Welcome to economic 'fantasy' island.
Jim Grant, the world's most famous interest rate observer, ventured on CNBC this week to expose and explain the utterly farcical world of financial markets (and in particular, risk assets) and how grotesquely distorted global bond markets have become.
He began with an example...
“As an example of where the world is mispricing interest rates... look to Italy, which is having a big [potentially disruptive] election on Sunday...
...there is a speculative grade Italian security, Telecom Italia, the 5 1/4’s of 2022 are trading at 0.61 percent, that is a junk bond with a zero handle.”
This bond traded with almost a 6 handle just 5 years ago...
Thank you Mr Draghi.
But it doesn't stop there, Grant warns...
"...and since interest rates are critical in the pricing of financial instruments, these distortions preceded the uplift in all asset values.. and the manifestation of this manipulation is in many ways responsible for what we are now seeing in the markets."
These distortions and the chaotic aftermath of their withdrawal are exactly what current Fed Chair Powell warned of in 2013...
[W]hen it is time for us to sell, or even to stop buying, the response could be quite strong; there is every reason to expect a strong response. So there are a couple of ways to look at it. It is about $1.2 trillion in sales; you take 60 months, you get about $20 billion a month. That is a very doable thing, it sounds like, in a market where the norm by the middle of next year is $80 billion a month. Another way to look at it, though, is that it’s not so much the sale, the duration; it’s also unloading our short volatility position.
I think we are actually at a point of encouraging risk-taking, and that should give us pause. Investors really do understand now that we will be there to prevent serious losses. It is not that it is easy for them to make money but that they have every incentive to take more risk, and they are doing so. Meanwhile, we look like we are blowing a fixed-income duration bubble right across the credit spectrum that will result in big losses when rates come up down the road. You can almost say that that is our strategy.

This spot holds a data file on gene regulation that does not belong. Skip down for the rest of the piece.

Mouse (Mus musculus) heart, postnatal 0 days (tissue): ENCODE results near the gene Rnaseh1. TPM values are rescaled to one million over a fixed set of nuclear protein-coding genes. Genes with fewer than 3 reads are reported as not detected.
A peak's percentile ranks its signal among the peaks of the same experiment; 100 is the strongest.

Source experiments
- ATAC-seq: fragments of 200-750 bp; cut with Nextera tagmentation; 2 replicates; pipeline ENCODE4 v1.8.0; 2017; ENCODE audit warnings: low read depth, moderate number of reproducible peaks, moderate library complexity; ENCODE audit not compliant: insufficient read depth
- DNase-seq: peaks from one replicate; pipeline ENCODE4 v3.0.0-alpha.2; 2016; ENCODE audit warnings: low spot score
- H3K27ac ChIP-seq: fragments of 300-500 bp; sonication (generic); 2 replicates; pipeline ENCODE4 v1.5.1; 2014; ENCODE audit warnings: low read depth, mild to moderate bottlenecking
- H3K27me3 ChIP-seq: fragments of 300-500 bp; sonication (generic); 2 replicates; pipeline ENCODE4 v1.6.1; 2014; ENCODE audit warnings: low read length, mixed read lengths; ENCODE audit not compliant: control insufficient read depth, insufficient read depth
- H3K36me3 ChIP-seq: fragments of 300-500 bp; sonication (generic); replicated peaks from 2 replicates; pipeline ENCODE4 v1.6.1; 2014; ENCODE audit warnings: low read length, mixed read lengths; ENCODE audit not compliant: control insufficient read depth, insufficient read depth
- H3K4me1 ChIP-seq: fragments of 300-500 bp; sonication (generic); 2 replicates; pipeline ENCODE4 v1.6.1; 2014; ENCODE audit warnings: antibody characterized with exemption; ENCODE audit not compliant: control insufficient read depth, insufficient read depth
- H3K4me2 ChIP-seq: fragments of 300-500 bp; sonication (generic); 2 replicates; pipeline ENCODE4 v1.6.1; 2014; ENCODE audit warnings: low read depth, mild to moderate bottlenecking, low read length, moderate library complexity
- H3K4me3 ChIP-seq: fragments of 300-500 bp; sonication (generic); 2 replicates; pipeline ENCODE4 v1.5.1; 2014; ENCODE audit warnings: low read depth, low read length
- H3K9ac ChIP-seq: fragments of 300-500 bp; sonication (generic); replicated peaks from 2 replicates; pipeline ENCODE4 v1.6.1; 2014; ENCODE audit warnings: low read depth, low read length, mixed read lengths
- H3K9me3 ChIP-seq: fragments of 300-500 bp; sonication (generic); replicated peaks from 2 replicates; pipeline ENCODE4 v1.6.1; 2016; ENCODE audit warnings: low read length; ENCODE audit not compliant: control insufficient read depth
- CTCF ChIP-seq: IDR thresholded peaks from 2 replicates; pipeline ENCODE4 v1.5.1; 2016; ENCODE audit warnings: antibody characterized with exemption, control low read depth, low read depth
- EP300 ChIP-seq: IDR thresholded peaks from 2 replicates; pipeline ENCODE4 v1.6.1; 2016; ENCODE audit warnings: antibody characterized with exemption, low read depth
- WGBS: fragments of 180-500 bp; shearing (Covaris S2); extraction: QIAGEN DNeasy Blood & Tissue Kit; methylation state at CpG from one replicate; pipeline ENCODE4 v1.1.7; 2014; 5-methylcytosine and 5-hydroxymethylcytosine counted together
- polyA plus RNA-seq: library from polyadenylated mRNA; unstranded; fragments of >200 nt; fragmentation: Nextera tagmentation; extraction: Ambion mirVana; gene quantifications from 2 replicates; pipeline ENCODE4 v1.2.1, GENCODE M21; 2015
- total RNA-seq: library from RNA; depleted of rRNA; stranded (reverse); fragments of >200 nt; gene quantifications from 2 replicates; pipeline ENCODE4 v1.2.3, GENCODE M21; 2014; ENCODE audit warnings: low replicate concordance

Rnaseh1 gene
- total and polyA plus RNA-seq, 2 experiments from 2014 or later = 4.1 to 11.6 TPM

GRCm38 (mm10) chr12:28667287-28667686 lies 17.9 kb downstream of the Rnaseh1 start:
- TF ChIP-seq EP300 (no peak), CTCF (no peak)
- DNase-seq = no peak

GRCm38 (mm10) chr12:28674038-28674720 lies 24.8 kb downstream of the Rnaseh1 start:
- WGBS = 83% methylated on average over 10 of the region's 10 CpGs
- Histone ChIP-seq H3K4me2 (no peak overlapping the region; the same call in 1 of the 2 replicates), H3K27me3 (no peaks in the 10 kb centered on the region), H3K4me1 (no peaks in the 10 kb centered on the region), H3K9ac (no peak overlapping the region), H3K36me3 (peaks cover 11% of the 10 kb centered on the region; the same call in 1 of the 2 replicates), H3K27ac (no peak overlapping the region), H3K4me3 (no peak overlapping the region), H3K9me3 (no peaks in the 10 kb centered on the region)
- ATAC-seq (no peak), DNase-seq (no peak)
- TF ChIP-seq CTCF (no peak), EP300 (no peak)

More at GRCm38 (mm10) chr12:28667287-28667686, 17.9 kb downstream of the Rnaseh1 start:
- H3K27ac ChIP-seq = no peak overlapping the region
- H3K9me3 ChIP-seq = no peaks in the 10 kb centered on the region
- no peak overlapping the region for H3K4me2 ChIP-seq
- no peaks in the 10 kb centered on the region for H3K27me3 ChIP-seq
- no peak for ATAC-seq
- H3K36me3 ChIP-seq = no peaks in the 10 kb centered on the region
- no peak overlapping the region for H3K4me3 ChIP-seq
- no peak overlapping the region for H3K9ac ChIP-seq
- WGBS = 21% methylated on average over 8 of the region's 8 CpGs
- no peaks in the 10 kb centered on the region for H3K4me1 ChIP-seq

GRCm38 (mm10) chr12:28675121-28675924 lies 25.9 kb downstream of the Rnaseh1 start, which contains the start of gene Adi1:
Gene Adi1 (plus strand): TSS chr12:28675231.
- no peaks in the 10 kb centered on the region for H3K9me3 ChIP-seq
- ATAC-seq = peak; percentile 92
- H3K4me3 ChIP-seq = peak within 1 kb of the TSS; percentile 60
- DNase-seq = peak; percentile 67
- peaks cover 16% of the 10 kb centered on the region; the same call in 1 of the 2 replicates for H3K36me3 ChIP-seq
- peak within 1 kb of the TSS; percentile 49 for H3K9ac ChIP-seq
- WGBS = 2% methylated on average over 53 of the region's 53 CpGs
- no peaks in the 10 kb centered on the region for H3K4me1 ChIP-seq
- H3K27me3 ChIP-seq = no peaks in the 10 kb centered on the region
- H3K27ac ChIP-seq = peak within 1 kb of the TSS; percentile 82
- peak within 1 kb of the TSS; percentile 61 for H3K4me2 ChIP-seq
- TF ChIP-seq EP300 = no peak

"And I think there is a pretty good chance that you could have quite a dynamic response in the market. "
While Powell is anxious, Grant reminds listeners that the 'end of the bond bull market' does not necessarily mean disruptive change..."it took ten years for the long-dated Treasury to move from its low in 1946 of 2.25% to 3.25% in 1956..." but, as Grant points out, it's different now, "that was before risk parity and the leverage that is now in financial instruments surrounding the bond market."
However, Grant warns that he "suspects the tempo of a bond bear market will indeed be faster now than it was in 1946-56."
* * *
Once again Grant is correct in his diagnosis of the symptoms... and the prognosis - all of which reminds us of his rhetorical question - What will futurity make of the [so-called] Ph.D. standard [that runs our world]?
Likely it will be even more baffled than we are. Imagine trying to explain the present-day arrangements to your 20-something grandchild a couple of decades hence - after the crash of, say, 2019, that wiped out the youngster's inheritance and provoked a central bank response so heavy-handed as to shatter the confidence even of Wall Street in the Federal reserve's methods...
I expect you'll wind up saying something like this:
"My generation gave former tenured economics professors discretionary authority to fabricate money and to fix interest rates.
We put the cart of asset prices before the horse of enterprise.
We entertained the fantasy that high asset prices made for prosperity, rather than the other way around.
We actually worked to foster inflation, which we called 'price stability' (this was on the eve of the hyperinflation of 2017).
We seem to have miscalculated."